Your last basic parking lot skill is reaching down and grabbing a water bottle. This seems dumb, but I watch folks drift into traffic all the time as they reach down. Try to grab your bottle and maintain a straight line. Keep your eyes forward and your best hand on the bars with a couple fingers on the brake lever. Feel for the top of the bottle and pull it firmly out and shift it up into your hand for a better grip. Eyes still forward, take a sip before feeling for the opening in the cage with the bottom of the bottle and firmly returning it. This is an important and often used movement, so practice it often. Try it blindly at stops. After a while your bike will slowly start to feel like a part of you, and soon this will become second nature. Tip: I grab and drink from the front bottle, as I find it easier to get out than the bottle on the seat post. I often swap bottles at stops on long rides. 

 

Skills for the road, braking and shifting and going slowly

Practice braking in a parking lot at slow speeds. On most American bikes, the left lever controls the front brake and the right controls the rear. Check to see that yours are set up this way, and if not reverse my directions. The front brake is the most powerful, and I would say I use it about 60/40. After getting slowly up to speed, press the front brake lever lightly and get the feel of it when it starts to grab the rim. Do not yank it all at once, or you will come too abruptly to a stop and maybe even go over the bars. Slowly add in the rear brake.

 

Practice braking and getting used to your stopping speed. Get used to the way your brakes modulate and bring you to a stop. Ride and try to stop before a line in the parking lot. Take each run a little faster and see how you do with it. Pretend that line is the back of a car stopped at the light. Probably better to try it now! If they do not stop smoothly despite smoothly applying the brakes, see your mechanic. Tip: To pull the "emergency brake" get up out of the seat, get low, and put your butt behind the saddle, straightening out your arms and applying the brakes. You will be amazed at your stopping potential.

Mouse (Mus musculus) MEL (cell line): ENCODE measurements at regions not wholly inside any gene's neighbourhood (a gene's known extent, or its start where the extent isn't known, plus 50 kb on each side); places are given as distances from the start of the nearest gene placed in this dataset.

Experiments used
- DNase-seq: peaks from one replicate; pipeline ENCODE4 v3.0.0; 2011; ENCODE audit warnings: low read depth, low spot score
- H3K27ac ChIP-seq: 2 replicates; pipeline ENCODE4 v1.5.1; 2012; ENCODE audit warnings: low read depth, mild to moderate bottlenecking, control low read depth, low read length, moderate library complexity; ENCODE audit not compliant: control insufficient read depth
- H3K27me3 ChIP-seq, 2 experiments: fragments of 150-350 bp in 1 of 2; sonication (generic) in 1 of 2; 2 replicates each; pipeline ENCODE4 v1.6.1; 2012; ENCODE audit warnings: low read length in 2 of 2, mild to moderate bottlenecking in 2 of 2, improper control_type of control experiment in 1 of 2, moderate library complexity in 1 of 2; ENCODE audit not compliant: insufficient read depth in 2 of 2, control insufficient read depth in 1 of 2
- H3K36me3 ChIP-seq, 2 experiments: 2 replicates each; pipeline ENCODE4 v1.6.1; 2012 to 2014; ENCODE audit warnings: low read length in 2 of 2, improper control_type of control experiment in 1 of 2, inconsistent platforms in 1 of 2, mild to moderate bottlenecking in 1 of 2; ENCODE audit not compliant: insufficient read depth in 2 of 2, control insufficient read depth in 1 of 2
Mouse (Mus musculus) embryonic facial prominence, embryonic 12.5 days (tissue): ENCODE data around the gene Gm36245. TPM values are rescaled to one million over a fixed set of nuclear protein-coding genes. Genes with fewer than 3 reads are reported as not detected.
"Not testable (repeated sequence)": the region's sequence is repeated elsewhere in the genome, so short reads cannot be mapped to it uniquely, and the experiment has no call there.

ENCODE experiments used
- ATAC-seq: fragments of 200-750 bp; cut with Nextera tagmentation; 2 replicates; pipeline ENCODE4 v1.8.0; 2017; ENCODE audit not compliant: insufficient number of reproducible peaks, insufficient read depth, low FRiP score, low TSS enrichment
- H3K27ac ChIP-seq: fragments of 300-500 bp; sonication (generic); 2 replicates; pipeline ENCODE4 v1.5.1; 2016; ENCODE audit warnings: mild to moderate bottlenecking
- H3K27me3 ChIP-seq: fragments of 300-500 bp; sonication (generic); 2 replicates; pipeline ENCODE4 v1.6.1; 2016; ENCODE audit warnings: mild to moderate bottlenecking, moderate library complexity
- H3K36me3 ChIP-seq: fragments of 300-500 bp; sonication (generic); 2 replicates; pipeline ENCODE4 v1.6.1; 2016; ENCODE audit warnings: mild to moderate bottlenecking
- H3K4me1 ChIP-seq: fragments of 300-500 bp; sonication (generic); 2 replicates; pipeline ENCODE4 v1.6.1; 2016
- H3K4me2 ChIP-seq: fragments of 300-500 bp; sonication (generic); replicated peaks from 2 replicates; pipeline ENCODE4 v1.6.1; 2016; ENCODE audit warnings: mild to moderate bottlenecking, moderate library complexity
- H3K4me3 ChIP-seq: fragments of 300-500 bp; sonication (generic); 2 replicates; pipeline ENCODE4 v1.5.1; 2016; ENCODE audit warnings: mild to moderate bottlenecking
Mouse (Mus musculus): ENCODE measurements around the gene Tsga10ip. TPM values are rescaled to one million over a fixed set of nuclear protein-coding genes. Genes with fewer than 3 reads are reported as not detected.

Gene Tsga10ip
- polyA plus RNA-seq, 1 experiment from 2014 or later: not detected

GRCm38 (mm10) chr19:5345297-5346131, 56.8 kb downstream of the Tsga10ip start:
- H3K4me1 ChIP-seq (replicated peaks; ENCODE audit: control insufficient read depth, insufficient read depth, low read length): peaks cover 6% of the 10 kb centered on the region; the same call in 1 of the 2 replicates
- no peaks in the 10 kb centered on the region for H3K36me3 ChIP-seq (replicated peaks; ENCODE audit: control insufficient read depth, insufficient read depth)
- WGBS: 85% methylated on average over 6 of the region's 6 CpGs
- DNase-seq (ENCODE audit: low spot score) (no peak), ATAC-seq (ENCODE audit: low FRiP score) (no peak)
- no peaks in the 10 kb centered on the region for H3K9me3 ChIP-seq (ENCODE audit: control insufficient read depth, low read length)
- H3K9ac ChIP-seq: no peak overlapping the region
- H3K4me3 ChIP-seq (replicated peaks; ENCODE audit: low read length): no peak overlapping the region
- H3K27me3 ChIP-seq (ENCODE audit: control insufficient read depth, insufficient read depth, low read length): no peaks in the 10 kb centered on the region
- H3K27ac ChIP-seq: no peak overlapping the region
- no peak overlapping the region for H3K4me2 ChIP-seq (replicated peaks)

Shifting is a real art. Depending on your bike, you may have several different configurations. Take time to see how yours works. Your salesman should have explained, or you can check YouTube for your groupset and how it works.  

 

Big ring in the front means a harder effort great on the flats, and the little ring is easier and thus better for easy spinning, hills, and climbing. Your left hand controls the front ring.

 

Put your front ring in the big ring before you start playing around in a flat parking lot.The cassette in the back has "cogs" and their size works the opposite way, and your right hand controls this. When you are in the biggest cog (the top or closest to the frame) in the back, it is the easiest to pedal and in the smallest cog (farthest from frame) it is the hardest to pedal. The smaller the rear cog, the faster you can go when the cranks rotate. Play around and see if you can figure it out.

 

Ideally, you want to stay towards the middle of the rear cassette. Being in the big front ring and the biggest back cog is bad, and so is small front ring and smallest back cog. This is called cross-chaining and is a more advanced topic. This practice puts lots of undue pressure in the chain. It may likely make some noise as well, and if you notice rubbing bring it in and have it checked out. If you hear lots of noise and see no contact points, add some lube.

 

One last thing is to practice riding slowly. I think so often we take for granted that it is harder to balance going slowly than going quickly. It’s simple physics, I guess. Try to ride as slowly as you possibly can a hold a line, maybe in a parking lot. Put your front tire on any line, and try to pedal keeping the wheel on the line. It is harder than it seems. Also, try to just get a general feel for sitting, standing, and balancing on the bike. Ride on the grass and feel the strange terrain.

 

Do some turns and some figure eights. When you really lean in, it is a good habit to keep your inside pedal up. So, if I turn and lean hard right, I want my right redal up in the 12 O'Clock position. This will keep my pedal from hitting the pavement in extreme leaning positions. 

 

If you bought some clipless pedals, the grass and practice is your friend. I’m not going to try to tackle clipless pedals yet in this beginner’s guide. 

 

So that’s it. You will probably forego one or two or all my advice above, but knowing how to do this stuff before going out is a huge help! Practice stuff in a safe environment, and it will transfer over when you’re in traffic and things get hectic.